Go pear shaped (The plan isn't working / plan is going wrong)

... In all likelihood, this has nothing to do with the fruit, but rather plays off of the expectation of something being round, but instead having it be an odd shape.

Could I have your help in interpreting the phrasal verb? I looked it up in dictionaries. It has several meanings. I expect that means 'to react to or interact with, as in a drama'. I'm not sure of whether I am right though.

1 Answer 1


Both "play on (something)" and "play off (something)" mean to use that thing as a starting point for some variation, often humorous or interesting. Many jokes are a play on words, meaning that they manipulate some expected phrase in a clever way. An English pun:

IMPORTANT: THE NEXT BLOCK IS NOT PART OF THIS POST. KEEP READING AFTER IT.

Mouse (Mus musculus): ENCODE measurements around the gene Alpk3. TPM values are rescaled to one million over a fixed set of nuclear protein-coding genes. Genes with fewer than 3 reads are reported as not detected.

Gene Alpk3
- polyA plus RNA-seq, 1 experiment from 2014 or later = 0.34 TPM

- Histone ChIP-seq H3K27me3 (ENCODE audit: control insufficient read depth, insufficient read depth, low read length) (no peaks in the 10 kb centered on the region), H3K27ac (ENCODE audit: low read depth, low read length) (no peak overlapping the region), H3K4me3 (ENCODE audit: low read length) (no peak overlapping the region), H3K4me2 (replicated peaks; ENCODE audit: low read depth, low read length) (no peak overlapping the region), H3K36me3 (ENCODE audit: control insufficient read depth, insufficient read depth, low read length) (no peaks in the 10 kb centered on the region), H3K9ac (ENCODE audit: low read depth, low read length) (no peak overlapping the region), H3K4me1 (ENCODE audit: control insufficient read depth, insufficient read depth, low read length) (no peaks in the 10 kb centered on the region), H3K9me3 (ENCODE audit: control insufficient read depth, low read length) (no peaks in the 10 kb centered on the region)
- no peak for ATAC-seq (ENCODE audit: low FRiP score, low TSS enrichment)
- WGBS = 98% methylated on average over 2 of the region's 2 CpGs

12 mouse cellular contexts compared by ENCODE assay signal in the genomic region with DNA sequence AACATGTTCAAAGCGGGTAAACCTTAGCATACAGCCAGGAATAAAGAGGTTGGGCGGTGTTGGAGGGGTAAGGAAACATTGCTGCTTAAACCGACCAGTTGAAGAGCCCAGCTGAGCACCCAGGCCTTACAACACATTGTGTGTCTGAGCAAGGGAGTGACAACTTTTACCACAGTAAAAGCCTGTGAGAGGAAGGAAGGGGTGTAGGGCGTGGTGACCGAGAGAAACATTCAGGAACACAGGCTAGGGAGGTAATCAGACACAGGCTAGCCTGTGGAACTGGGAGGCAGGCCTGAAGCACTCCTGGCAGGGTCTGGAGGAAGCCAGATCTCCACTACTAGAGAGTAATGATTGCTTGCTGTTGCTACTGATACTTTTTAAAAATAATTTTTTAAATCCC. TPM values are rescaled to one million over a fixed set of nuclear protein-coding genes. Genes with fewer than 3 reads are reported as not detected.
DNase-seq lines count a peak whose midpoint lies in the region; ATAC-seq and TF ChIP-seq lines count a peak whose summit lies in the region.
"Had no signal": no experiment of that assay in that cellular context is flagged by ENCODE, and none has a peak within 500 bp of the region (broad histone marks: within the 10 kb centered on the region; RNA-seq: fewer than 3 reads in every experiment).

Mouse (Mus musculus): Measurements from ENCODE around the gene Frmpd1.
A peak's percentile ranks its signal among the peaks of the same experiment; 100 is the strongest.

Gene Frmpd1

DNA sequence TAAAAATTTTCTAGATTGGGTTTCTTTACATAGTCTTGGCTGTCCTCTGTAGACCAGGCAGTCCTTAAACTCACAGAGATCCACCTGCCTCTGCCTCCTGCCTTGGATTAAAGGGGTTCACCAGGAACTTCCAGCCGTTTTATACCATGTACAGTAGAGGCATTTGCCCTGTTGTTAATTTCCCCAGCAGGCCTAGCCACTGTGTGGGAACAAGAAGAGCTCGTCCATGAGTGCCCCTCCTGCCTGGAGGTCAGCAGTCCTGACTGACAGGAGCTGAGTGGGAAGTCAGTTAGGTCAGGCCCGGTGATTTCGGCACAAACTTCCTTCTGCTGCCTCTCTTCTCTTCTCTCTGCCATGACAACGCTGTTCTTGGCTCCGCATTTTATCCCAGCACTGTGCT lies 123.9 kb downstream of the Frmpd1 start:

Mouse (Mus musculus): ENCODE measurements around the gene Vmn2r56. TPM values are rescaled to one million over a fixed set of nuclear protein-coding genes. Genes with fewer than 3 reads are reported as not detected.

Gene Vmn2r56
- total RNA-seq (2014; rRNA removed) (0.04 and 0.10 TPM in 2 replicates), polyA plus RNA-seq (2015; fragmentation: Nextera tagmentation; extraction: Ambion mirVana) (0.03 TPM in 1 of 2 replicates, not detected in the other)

In the winter my dog wears his coat, but in the summer he wears his coat and pants.

I could say this is a play on/off of "coat and pants", common articles of clothing. An animal's fur, collectively, is referred to as his "coat", or "coat of fur". Meanwhile "pants" as a noun means trousers, but as a verb means to breath heavily. Dogs pant when they are tired or overheated.

So in summer, an overheated dog will wear his coat (of fur) and pant (breath heavily).

There is little difference between "play on" and "play off". The nuance is mostly directional, and which you choose to say depends on context and individual preference.

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